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OBITUARY: DAN PETTY
"He lived his ideals"

By Bill Roberts | August 23, 2002 | Page 4

DAN PETTY, a founding member of the International Socialist Organization who was loved by all who knew him, died on August 8 at age 51.

Although not an active member over the last decade, his politics remained firm, and he never lost the vision of a better society, fit for human beings to live in. Dan's strength was his commitment to the downtrodden--to the oppressed and exploited of this world.

It was natural for Dan to fight for justice denied. Racism never went unchallenged if it came within his orbit. In Cincinnati, Dan once successfully backed down a group of racist bullies in the midst of a huge crowd during the annual Labor Day fireworks display. He didn't calculate the odds. He calculated the injustice and set about to fix it.

Dan joined the International Socialists while a student at Central Washington State University in 1972. He was active in the antiwar movement and had helped organize a campus strike in 1970, when Nixon extended the Vietnam War into Cambodia.

Dan championed children. He once sold his motorcycle to purchase playground equipment for a co-op day-care center. Children in trouble found their way into Dan's heart--and quite often into his family's home for a period.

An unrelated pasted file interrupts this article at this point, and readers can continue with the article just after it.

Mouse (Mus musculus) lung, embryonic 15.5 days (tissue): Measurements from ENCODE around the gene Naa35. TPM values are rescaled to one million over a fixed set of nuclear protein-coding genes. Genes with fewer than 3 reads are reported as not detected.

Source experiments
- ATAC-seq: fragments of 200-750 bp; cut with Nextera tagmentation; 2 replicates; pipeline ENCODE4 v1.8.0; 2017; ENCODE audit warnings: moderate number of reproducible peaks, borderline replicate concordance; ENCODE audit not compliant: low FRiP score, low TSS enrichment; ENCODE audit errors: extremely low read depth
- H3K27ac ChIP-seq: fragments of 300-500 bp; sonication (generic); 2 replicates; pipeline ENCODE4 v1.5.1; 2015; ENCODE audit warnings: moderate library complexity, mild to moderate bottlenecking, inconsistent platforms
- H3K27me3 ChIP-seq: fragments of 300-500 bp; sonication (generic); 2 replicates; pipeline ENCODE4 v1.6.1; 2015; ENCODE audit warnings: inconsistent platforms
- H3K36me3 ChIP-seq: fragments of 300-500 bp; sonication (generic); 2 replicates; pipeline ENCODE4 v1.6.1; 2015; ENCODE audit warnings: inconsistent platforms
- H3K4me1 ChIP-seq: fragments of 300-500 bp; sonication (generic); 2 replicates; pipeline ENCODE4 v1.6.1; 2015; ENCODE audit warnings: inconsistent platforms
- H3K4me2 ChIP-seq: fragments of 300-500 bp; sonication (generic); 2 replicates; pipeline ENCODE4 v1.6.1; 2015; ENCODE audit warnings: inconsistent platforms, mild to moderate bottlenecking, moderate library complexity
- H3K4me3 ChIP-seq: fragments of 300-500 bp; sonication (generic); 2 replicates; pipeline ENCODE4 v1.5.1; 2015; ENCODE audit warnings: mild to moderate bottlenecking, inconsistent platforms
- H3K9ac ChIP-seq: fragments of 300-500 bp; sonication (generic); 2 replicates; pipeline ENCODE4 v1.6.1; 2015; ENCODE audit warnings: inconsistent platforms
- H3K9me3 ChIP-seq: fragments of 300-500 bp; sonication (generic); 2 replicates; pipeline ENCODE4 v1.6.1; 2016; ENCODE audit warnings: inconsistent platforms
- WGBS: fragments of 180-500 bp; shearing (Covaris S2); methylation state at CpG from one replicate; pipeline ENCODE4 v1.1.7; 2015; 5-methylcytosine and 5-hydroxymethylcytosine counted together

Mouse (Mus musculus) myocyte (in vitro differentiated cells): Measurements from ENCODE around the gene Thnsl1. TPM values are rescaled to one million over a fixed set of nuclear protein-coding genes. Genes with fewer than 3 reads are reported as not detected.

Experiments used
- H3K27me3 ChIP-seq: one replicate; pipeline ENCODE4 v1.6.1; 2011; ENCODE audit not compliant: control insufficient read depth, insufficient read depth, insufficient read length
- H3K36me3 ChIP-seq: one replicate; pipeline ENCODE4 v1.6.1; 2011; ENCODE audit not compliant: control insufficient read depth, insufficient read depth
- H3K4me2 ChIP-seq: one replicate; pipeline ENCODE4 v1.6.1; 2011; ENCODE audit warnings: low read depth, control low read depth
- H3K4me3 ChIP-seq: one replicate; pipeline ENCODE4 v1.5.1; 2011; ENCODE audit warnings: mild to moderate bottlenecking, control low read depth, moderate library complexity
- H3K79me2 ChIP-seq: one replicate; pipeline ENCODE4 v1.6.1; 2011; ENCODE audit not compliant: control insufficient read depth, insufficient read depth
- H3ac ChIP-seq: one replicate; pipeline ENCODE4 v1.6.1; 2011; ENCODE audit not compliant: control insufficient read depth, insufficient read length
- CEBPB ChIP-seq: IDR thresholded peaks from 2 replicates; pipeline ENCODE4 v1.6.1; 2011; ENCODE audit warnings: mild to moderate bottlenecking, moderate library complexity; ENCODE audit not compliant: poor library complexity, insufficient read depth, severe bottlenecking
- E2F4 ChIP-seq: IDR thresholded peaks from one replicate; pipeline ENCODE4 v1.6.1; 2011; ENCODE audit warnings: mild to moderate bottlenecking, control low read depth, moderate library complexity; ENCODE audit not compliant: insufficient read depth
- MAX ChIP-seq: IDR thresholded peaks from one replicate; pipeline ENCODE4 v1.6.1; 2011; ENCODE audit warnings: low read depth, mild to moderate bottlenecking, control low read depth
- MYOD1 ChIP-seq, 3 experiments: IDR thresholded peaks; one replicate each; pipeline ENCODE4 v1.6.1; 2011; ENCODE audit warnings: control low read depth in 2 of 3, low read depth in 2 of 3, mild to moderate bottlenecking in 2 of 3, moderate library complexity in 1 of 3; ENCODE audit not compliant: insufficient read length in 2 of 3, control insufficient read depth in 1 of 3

Dan had a natural gift for talking to ordinary people. His forthright approach and unassuming manner helped bridge any suspicions.

He served as president of his AFSCME local at the University of Cincinnati physical plant in the mid-1980s. In this period of defeats for the labor movement, Dan stood up to every blow that the bosses dealt. Over time, those blows exacted a price. Because the union was unsuccessful at controlling conditions, Dan was forced by an old motorcycle injury to seek less strenuous employment.

In 1989, he moved to his boyhood home of Spokane, Wash., where he took a job as a proofreader in a printing plant. There, with his wife Celia (also a founding ISO member), they raised two marvelous children of their own and helped several other children survive the cruelty and backwardness of this society.

Besides Celia, a union organizer in New York City, Dan is survived by his son Sean, an active member of the ISO in Los Angeles, and daughter Leia, a student at Lewis and Clark University in Portland, Ore.

Dan's contributions to working-class solidarity and socialism can't be found in a book. They can be found in the hearts and memories of those he touched in his too-short life.

He was a socialist worker who lived his ideals and inspired others by his example. That is a legacy that we who knew him are proud to carry forward.

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